Adding Thanks for Lent

The first Sunday of Lent brought something quite different than expected. Instead of giving something up, we gave something away. In the middle of my sermon the ushers distributed small journals to our worshipers for them to use to record the things for which they are thankful. These gratitude journals are just one part of our congregational effort to build our sense of gratitude in the church and in our entire community. We are beginning by raising awareness of all the blessings we have in our own lives.

The Deacons of the church have chosen gratitude as the theme for Lent this year. The tradition for Lent is to give up something, so some people have been questioning why we are adding something. The quick answer is that to add gratitude means to give up entitlement, so it actually keeps with tradition. The more complete answer explores the purpose of Lenten denial.

To give up something is to take on a small fast. Fasting is a discipline that is common for most of the world’s religions. When we fast we impose a discipline upon ourselves which causes us to think more deeply about our spiritual life, it enhances self-discipline in other areas of our lives, and it gives us a small dose of the feeling of hunger that so many others go through every day. The overall purpose is to cause a shift in our lives so that we may be more spiritually aware and generous in all times of our life.

Gratitude is a spiritual practice that can be very effective in changing our outlook on the world. Current research confirms the wisdom of the ages—to count one’s blessings leads to a happier and healthier life. We need to remember that gratitude causes happiness more effectively than happiness leads us to be grateful. Unfortunately, too few of us take time each day to express appreciation for the all the blessings God has bestowed upon our lives. To enhance our gratitude is very appropriate to Lent as it will deepen our spiritual life in preparation for Easter.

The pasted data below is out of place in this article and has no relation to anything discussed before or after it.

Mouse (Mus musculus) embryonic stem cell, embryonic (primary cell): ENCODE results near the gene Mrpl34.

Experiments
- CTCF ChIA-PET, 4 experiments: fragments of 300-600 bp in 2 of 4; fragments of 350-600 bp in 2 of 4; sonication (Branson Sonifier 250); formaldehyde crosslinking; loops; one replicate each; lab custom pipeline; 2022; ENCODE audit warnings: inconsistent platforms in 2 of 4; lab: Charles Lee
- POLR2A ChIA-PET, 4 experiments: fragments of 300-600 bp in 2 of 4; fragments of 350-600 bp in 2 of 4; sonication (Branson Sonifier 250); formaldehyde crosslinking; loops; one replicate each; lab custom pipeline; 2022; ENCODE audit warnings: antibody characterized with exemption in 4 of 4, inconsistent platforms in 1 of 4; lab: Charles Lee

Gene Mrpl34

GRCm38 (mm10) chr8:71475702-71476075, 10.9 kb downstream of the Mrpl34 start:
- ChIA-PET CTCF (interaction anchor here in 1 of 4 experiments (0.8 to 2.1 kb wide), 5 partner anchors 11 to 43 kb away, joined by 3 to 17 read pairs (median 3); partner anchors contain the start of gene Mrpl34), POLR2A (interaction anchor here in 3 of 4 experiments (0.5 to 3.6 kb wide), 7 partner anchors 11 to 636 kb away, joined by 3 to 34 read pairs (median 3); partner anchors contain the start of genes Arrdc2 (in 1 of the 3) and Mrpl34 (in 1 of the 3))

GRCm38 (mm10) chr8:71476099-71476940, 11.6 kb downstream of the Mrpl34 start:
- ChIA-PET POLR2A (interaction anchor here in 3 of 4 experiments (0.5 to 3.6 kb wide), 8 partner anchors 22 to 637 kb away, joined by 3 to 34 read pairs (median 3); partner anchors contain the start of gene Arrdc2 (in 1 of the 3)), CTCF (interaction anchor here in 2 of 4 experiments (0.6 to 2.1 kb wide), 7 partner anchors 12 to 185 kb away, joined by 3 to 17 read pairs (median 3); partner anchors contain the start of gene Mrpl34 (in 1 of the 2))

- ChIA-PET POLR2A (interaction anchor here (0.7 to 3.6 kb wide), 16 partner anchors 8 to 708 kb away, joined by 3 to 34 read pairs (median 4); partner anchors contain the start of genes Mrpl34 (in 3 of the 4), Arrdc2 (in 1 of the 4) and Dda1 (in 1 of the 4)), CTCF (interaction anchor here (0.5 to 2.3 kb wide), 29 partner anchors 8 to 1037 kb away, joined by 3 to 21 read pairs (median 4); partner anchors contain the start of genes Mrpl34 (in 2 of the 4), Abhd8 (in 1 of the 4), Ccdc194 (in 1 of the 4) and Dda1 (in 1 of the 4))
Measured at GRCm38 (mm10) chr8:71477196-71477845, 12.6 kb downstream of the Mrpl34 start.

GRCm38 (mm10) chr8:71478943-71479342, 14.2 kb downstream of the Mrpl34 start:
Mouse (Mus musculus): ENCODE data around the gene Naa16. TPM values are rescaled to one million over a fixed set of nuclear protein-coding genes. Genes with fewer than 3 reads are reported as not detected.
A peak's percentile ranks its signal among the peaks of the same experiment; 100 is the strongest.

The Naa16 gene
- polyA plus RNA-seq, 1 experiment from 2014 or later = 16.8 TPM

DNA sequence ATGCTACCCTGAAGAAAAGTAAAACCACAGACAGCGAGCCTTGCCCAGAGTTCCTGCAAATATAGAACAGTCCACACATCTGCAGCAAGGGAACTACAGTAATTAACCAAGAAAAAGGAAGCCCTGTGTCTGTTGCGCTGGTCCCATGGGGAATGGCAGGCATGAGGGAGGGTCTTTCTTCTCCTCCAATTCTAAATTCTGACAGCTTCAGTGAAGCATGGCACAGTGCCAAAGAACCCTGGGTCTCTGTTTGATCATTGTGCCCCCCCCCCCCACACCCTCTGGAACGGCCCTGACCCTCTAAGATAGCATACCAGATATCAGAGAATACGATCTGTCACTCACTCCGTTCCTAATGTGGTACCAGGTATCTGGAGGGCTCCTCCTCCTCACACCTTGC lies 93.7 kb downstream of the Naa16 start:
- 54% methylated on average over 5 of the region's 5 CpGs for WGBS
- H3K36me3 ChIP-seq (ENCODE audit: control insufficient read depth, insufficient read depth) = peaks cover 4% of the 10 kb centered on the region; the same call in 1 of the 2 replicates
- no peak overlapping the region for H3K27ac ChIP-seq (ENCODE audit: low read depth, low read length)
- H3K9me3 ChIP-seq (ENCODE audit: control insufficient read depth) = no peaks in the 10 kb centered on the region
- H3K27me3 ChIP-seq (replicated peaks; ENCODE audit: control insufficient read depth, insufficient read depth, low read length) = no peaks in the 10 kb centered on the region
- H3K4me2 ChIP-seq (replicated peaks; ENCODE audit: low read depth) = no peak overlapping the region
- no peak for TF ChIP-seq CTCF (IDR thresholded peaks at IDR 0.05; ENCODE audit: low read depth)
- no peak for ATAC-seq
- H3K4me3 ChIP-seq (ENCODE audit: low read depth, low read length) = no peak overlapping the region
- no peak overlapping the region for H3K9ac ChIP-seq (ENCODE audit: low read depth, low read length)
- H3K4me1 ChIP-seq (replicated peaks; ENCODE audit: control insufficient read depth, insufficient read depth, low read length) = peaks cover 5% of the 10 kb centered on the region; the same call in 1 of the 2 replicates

During Lent I will be preaching on various aspects of being grateful. We will also introduce different practices to help us enhance the expression of gratitude in our lives. The first practice is keeping a gratitude journal. If you weren’t in church last week be sure to stop by to pick-up one of our Congregational Church of Huntington journals. Your assignment is to write down five things that you are grateful for, each day. In order to provide variety you might choose a theme for different days—five foods, five trees, five animals, five friends, five winter Olympic events, or five of anything for which you are grateful. I encourage you to bring your journal to church with you so that we may share some of our gratitude lists with each other.

On the top of my gratitude list is the members of The Congregational Church of Huntington. I know that I do not tell you enough how much I love this church and everyone in it. Thanks for being part of this wonderful expression of God’s world. I hope you enjoy the Lenten gratitude practices.

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